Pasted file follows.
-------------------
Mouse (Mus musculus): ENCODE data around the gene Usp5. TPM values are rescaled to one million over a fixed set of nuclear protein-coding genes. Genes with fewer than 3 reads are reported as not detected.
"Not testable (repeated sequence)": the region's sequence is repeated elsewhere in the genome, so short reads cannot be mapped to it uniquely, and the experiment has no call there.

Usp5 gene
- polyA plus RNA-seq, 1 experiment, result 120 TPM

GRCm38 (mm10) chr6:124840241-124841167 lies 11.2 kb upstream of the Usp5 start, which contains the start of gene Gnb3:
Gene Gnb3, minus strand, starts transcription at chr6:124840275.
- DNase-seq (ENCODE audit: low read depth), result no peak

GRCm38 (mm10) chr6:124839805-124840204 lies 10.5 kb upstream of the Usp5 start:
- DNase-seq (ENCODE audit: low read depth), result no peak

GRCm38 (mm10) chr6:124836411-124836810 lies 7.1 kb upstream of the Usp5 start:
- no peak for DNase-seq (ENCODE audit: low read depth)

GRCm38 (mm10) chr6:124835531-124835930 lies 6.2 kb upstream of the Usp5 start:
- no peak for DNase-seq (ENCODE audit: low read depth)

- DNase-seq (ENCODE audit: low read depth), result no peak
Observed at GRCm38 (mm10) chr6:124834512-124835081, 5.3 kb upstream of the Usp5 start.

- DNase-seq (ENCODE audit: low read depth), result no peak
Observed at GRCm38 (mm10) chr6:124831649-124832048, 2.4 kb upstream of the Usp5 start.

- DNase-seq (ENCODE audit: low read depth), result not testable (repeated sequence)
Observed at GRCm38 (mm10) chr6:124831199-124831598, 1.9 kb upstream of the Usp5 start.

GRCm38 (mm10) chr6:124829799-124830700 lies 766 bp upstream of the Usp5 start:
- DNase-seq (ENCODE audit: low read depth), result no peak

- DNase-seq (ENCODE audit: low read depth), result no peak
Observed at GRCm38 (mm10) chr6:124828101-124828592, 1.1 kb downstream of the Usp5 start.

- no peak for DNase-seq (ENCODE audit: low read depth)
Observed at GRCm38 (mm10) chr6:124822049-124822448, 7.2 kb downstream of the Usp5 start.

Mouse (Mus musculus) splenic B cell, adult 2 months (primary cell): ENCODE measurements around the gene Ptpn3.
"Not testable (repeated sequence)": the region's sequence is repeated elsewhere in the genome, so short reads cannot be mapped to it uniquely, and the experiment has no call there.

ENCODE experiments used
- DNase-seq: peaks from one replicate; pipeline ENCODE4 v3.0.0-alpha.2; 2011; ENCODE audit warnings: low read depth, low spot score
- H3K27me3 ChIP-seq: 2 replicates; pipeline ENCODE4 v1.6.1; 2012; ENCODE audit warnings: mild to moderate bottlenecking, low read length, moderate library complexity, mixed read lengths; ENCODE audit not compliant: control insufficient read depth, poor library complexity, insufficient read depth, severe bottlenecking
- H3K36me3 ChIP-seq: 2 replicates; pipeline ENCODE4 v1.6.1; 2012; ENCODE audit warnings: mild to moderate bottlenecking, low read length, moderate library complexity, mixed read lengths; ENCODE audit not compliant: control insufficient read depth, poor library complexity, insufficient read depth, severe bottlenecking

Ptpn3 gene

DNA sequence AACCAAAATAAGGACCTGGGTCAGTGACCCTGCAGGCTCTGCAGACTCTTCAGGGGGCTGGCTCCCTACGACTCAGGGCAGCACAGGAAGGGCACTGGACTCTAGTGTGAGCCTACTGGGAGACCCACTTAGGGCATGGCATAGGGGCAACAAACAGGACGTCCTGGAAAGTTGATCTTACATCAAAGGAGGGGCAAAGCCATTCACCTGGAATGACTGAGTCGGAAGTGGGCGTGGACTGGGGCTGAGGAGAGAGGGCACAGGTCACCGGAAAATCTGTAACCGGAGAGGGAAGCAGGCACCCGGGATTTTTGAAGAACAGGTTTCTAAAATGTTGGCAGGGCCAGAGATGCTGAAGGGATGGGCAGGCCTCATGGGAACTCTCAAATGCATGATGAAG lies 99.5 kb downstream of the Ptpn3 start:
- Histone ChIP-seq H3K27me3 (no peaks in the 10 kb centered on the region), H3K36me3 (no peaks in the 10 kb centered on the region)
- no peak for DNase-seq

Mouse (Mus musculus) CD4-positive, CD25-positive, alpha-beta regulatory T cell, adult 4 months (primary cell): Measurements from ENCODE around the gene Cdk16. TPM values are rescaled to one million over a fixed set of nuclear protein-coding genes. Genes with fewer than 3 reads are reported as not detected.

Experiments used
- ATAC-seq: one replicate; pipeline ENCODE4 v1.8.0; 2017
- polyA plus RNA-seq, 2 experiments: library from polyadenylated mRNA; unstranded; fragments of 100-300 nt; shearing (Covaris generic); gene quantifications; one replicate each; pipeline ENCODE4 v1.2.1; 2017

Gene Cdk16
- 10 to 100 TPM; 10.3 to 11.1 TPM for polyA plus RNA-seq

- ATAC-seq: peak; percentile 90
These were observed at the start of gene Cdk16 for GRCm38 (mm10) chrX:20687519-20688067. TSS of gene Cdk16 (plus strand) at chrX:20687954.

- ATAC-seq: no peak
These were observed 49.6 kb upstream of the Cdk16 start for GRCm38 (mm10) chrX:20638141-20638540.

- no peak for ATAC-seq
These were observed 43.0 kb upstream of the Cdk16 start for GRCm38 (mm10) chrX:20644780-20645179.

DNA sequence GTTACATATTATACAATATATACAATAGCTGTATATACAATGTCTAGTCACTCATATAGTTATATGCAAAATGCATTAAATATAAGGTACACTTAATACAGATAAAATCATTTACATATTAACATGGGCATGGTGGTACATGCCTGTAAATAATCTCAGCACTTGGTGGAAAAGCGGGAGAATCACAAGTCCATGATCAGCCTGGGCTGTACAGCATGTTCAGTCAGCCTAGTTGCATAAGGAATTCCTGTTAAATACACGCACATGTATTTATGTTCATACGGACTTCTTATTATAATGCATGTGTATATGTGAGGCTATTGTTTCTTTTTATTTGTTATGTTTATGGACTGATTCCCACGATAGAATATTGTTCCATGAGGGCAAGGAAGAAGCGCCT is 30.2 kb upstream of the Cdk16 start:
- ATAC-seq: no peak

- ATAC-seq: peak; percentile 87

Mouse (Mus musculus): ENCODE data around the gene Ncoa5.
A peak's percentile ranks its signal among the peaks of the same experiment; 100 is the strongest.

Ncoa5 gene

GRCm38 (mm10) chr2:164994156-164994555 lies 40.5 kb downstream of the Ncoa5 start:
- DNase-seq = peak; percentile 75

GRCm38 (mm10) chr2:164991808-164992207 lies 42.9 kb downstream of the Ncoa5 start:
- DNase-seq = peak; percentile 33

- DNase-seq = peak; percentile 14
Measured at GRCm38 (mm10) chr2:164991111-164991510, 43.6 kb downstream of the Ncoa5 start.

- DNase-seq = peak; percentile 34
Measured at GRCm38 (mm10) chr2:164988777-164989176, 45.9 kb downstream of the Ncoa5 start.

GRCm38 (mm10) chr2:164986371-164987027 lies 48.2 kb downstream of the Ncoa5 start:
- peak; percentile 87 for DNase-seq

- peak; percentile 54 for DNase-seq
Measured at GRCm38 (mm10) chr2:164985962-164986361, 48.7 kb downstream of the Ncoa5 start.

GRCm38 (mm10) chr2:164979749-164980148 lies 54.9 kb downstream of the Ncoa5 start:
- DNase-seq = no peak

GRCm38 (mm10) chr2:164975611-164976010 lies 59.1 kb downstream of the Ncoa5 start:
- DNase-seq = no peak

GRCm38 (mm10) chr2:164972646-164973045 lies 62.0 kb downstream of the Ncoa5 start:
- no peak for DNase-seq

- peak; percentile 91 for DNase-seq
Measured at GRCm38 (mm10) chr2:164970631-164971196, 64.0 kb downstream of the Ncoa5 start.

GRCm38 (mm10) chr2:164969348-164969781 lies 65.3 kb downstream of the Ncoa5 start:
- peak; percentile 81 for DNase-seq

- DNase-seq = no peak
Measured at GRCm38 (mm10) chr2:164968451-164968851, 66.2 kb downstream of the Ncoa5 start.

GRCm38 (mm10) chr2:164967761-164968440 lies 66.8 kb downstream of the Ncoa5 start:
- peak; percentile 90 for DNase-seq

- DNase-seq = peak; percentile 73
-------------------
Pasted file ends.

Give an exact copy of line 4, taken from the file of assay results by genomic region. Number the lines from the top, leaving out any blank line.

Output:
- polyA plus RNA-seq, 1 experiment, result 120 TPM